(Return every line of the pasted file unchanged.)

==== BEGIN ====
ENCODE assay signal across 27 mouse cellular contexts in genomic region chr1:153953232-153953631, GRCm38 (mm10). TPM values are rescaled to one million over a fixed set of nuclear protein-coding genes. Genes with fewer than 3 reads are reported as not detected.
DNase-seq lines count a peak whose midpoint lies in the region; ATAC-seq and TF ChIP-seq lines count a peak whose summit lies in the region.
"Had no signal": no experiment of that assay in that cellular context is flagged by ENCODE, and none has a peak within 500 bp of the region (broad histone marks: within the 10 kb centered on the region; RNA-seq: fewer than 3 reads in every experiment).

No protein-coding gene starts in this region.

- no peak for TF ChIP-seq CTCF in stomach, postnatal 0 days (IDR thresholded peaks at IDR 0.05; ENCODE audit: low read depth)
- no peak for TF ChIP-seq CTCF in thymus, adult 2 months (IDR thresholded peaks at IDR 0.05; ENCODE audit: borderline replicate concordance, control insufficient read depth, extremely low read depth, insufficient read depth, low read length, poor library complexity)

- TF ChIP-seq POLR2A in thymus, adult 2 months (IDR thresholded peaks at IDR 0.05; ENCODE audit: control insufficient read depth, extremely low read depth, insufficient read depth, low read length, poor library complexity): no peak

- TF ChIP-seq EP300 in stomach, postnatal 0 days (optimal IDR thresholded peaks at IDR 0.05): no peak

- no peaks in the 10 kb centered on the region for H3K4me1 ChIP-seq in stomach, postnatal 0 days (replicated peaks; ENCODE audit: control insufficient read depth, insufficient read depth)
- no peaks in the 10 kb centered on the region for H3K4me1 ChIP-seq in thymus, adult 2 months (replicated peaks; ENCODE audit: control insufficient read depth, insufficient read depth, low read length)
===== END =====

ENCODE assay signal across 27 mouse cellular contexts in genomic region chr1:153953232-153953631, GRCm38 (mm10). TPM values are rescaled to one million over a fixed set of nuclear protein-coding genes. Genes with fewer than 3 reads are reported as not detected.
DNase-seq lines count a peak whose midpoint lies in the region; ATAC-seq and TF ChIP-seq lines count a peak whose summit lies in the region.
"Had no signal": no experiment of that assay in that cellular context is flagged by ENCODE, and none has a peak within 500 bp of the region (broad histone marks: within the 10 kb centered on the region; RNA-seq: fewer than 3 reads in every experiment).

No protein-coding gene starts in this region.

- no peak for TF ChIP-seq CTCF in stomach, postnatal 0 days (IDR thresholded peaks at IDR 0.05; ENCODE audit: low read depth)
- no peak for TF ChIP-seq CTCF in thymus, adult 2 months (IDR thresholded peaks at IDR 0.05; ENCODE audit: borderline replicate concordance, control insufficient read depth, extremely low read depth, insufficient read depth, low read length, poor library complexity)

- TF ChIP-seq POLR2A in thymus, adult 2 months (IDR thresholded peaks at IDR 0.05; ENCODE audit: control insufficient read depth, extremely low read depth, insufficient read depth, low read length, poor library complexity): no peak

- TF ChIP-seq EP300 in stomach, postnatal 0 days (optimal IDR thresholded peaks at IDR 0.05): no peak

- no peaks in the 10 kb centered on the region for H3K4me1 ChIP-seq in stomach, postnatal 0 days (replicated peaks; ENCODE audit: control insufficient read depth, insufficient read depth)
- no peaks in the 10 kb centered on the region for H3K4me1 ChIP-seq in thymus, adult 2 months (replicated peaks; ENCODE audit: control insufficient read depth, insufficient read depth, low read length)